FACTBOX-Venezuelan oil assets in the United States

Tue May 24, 2011 12:26pm EDT

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 May 24 (Reuters) - The United States on Tuesday announced
new sanctions on Venezuela's state oil company PDVSA and six
other smaller oil and shipping companies for engaging in trade
with Iran in violation of a U.S. ban.
 Deputy Secretary of State James Steinberg said the
sanctions on PDVSA would prevent it from access to U.S.
government contracts and import/export financing, but would not
affect the company's sale of oil to the United States or the
activities of its subsidiaries. [ID:nN24277213]
 Steinberg said the new U.S. sanctions were aimed at
squeezing Iran's gasoline supplies, and could have a serious
impact as other companies recognize the risks of doing business
with the Islamic Republic as it faces increasing isolation over
its nuclear program.
 Venezuelan President Hugo Chavez in 2009 agreed to supply
Iran with around 20,000 barrels per day of gasoline to help the
country deal with international sanctions that have limited its
ability to import fuels. Later, in 2010, Venezuelan officials
claimed that PDVSA had halted direct fuel supplies to Iran,
saying the country had resolved its fuel shortages.
 Venezuela is one of the largest foreign suppliers of crude
to the United States and is home to the largest oil reserves
outside of the Middle East.
 The U.S. is the largest oil trade partner to Venezuela.
 In 2010, Venezuela's oil shipments to the U.S. averaged
987,000 barrels per day. In February 2011, the country shipped
878,000 bpd, according to the Department of Energy. The
sanctions would not affect the sales.
 In the United States, PDVSA's refineries are operated by
Citgo Corp, which is controlled by Venezuela's government and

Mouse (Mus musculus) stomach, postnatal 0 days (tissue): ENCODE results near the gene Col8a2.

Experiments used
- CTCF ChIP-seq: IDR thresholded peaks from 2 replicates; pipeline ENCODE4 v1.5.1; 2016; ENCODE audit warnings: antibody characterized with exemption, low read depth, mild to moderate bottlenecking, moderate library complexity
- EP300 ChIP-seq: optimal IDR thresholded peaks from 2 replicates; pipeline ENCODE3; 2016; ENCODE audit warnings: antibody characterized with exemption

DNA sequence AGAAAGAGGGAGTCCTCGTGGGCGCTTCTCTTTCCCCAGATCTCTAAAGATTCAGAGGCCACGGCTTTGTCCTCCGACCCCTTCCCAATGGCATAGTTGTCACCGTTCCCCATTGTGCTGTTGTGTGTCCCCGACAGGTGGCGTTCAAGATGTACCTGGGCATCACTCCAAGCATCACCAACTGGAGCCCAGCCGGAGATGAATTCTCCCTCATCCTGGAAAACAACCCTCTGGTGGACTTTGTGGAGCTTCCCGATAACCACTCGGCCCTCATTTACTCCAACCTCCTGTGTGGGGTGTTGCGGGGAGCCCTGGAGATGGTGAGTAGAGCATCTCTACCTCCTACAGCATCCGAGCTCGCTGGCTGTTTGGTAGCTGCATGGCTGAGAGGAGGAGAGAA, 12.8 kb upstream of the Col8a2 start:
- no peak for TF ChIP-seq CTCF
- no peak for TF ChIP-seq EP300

indirectly owned by PDVSA. The language of the new sanctions
does not indicate that they would impact Citgo's activities.
 The five U.S.-based refineries have combined processing
capacity of about 1.08 million bpd, according to Citgo figures.
These are (in barrels per day):
Wholly-owned U.S. refineries - 759,500
* Lake Charles, Louisiana      429,500
* Corpus Christi, Texas        163,000
* Lemont, Illinois             167,000
Refinery joint ventures share  271,250
* Chalmette, Louisiana         192,500
50/50 with Exxon Mobil Corp (XOM.N)
* St. Croix, Virgin Islands    350,000
50/50 with Hess Corp. (HES.N)
* Merey Sweeny LP               70,000 delayed coker
50/50 with ConocoPhillips (COP.N)
Venezuela also directly ships oil products like gasoline and
diesel to the United States, processed in its own refining
network with capacity near 1.3 million bpd.
 Chevron Corp (CVX.N) is the only U.S. oil major with
exploration and production operations in Venezuela. The new
sanctions are unlikely to affect those activities, said Harry
Clark, a partner and international trade expert at law firm
Dewey & Leboeuf in Washington.
 Both ConocoPhillips and Exxon Mobil had exploration and
production activities in Venezuela which were seized during a
nationalization campaign after President Hugo Chavez took over
operations at several oil projects.
 The two companies  are currently in arbitration with
Venezuela's government.
  (Reporting by Janet McGurty and Joshua Schneyer; compiled by
Janet McGurty; Editing by Marguerita Choy)
 (janet.mcgurty@thomsonreuters.com; Reuters Messaging:
janet.mcgurty.reuters.com@reuters.net; 646 226 3027))